For those averse to alcohol or dead set against the evils of demon drink, exit now or forever zip closed your fly!
Sunday, May 31, 2009
Saturday, May 30, 2009
Like most ordinary citizens, I am not a follower of judicial careers, and can't with any authority weigh in on the reputation or qualifications of any sitting judicial appointees, at any level of the Federal Bench.
Friday, May 29, 2009
Thursday, May 28, 2009
Tim Lincecum's star has risen as fast as any major league prospect in recent memory. Acquired by the San Francisco Giants in the first round of the 2006 Amateur Draft, after having been drafted twice before by major league teams (before he was ready to become professional)-- from the start, his potential and promise has signified greatness all the way.
Sunday, May 24, 2009
When I was a boy, in the 6th grade, yo-yo's were popular. At least half my classmates had them, and so the school held a yo-yo performance contest. It was won, perhaps unexpectedly, by a girl, whose name (I'm sure she wouldn't mind my using it here) was Beverly Smith. Beverly was a tall, 'dirty'-blonde girl, with some freckles, thin, and not particularly attractive, but pretty smart, and savvy. I don't know why she was good at yo-yo-ing, but she was the best. Maybe, like everything else, it was about practice.
Friday, May 22, 2009
Watten's Progress, as an example of his mature work, casts a shadow of negation across the field of its probable uses. Here, finally, we get a work emptied of body, personality, identity, emotion, lyrical expression and coherent philosophical organization.
Thursday, May 21, 2009
The stanzaic form is without precedent; that is, I know of no other poem written in this style:
Wednesday, May 20, 2009
One aspect of Silliman's work which has bothered me for quite a while, is its abandonment of traditional lyricism, in favor of a prosaic style (basically prose without a musical setting). Ketjak , from my perspective, seems to have been the initial part of this phase. The Alphabet, effectively a collected poems since the late-1970's, is a remarkably homogeneous mass of work, all of it made out of the same material, presented with minor formal variants.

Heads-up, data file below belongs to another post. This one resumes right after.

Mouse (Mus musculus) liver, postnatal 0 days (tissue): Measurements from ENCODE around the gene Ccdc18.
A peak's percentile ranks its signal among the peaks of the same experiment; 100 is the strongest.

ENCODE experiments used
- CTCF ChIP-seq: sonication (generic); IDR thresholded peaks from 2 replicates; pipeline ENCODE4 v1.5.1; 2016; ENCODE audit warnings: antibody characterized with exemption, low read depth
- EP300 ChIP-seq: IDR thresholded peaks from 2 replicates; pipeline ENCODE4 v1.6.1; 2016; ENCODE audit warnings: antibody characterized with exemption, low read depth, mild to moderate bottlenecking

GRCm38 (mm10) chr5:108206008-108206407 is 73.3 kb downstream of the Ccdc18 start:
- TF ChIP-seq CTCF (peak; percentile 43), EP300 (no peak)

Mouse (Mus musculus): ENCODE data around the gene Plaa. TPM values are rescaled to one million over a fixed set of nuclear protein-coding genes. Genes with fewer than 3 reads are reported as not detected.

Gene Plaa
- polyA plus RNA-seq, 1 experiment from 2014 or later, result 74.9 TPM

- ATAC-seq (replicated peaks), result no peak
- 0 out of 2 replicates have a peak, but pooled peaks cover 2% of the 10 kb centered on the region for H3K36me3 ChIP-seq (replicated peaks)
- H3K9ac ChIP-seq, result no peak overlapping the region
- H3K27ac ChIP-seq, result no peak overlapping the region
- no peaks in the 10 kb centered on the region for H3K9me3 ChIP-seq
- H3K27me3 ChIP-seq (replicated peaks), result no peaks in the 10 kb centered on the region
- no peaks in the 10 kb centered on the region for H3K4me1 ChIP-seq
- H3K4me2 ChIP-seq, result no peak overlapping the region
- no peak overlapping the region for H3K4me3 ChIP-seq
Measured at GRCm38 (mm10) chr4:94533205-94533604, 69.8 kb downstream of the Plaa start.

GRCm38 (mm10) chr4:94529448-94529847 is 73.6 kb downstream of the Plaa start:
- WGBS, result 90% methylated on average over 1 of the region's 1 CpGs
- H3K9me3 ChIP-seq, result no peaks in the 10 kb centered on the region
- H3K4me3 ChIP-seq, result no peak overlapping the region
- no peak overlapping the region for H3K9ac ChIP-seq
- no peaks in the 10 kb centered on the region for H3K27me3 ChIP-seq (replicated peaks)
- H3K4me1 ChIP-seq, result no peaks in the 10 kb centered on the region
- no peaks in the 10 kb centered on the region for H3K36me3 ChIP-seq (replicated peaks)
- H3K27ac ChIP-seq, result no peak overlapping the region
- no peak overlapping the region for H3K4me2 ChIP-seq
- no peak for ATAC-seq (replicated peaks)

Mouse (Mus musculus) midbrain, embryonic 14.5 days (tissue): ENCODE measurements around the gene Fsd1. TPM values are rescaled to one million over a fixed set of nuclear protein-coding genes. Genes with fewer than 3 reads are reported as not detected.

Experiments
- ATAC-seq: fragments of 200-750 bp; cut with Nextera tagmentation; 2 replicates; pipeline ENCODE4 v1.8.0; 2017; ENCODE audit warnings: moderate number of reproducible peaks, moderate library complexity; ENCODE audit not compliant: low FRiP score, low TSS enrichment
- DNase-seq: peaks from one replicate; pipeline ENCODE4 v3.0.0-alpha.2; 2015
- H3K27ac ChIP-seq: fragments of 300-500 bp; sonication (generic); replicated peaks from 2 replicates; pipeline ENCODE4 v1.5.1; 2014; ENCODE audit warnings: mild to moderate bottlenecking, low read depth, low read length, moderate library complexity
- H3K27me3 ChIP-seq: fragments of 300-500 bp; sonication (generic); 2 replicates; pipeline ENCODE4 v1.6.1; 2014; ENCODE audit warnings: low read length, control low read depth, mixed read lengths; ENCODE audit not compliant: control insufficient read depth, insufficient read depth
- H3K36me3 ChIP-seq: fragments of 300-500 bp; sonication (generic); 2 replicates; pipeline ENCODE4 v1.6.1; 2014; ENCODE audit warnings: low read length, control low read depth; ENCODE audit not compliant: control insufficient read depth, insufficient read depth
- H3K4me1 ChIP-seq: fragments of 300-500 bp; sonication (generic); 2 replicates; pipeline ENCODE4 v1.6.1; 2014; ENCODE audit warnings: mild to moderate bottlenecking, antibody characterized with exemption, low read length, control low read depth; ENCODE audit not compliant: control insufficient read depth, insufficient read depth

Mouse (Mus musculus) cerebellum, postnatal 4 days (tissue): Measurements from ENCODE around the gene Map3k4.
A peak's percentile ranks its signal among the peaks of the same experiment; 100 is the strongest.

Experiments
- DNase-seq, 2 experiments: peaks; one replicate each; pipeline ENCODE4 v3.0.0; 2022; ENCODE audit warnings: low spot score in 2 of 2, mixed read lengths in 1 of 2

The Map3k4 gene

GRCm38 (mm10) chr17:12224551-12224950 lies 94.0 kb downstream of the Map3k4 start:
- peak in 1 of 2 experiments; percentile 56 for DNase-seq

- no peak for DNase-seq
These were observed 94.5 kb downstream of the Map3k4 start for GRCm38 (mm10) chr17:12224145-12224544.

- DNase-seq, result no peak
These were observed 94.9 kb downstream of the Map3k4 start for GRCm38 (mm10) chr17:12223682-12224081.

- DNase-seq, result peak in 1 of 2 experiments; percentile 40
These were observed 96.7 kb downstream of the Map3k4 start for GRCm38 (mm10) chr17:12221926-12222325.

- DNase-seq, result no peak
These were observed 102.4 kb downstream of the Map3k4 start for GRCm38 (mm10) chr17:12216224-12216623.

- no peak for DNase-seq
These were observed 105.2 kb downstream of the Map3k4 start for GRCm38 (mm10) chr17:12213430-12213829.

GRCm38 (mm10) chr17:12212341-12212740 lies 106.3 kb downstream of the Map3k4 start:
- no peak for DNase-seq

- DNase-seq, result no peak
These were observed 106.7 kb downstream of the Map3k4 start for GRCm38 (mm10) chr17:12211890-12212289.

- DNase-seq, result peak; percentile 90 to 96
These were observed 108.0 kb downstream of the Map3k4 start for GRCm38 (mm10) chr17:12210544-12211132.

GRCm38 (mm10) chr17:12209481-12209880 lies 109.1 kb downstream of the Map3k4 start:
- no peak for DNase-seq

Tuesday, May 19, 2009
Of the two works, it might be easier to talk about Ketjak first, since it is clearly more accessible (in the sense of being apprehensible to the general reader) than is Progress.
Friday, May 15, 2009
Marianne Moore's place in the pantheon of Modernist poets is assured. She belongs in the company of Eliot, Williams, Pound, Stevens, Yeats on the strength of her revolutionary, stylistically daring, and exquisitely intelligent verse. And yet her work is strikingly different from all her male counterparts, who came to prominence after the First World War, so much so that it may almost seem that she occupies a position unique to herself.
In the British Isles, there has been a long tradition of legitimate stage acting, which is unrivaled throughout the world. When cinema developed momentum in the 1920's--and with the arrival of the Talkies in 1927--film began to rival the stage as a venue for acting talent. The two media may have seemed quite different modes in those early days, but eventually their qualities became better defined, and their distinctions clearer. Sound is thought to have "ruined" the careers of certain actors, whose voices didn't match their silent acting abilities. "Old fashioned" acting methods--common to stage acting up to this point--were thrown into sharp relief by cinema. The degree to which the cinema actually changed the legitimate stage--particularly acting technique--is a story for another time. My point here is to suggest that certain actors/actresses were able to bridge the gulf between stage and film, to have, in effect, dual careers. This has become very much the exception since the Second World War, with film actors/actresses rarely maintaining separate skills (live and recorded).
Sunday, May 10, 2009
Brideshead Revisited was adapted by the BBC as a television miniseries and released in 1981. It premiered on American PBS, and was an immediate hit, reprised several times, once with William F. Buckley (himself a Catholic) moderating episodes, once even inviting the critic Hugh Kenner to briefly discuss the implications of the plot.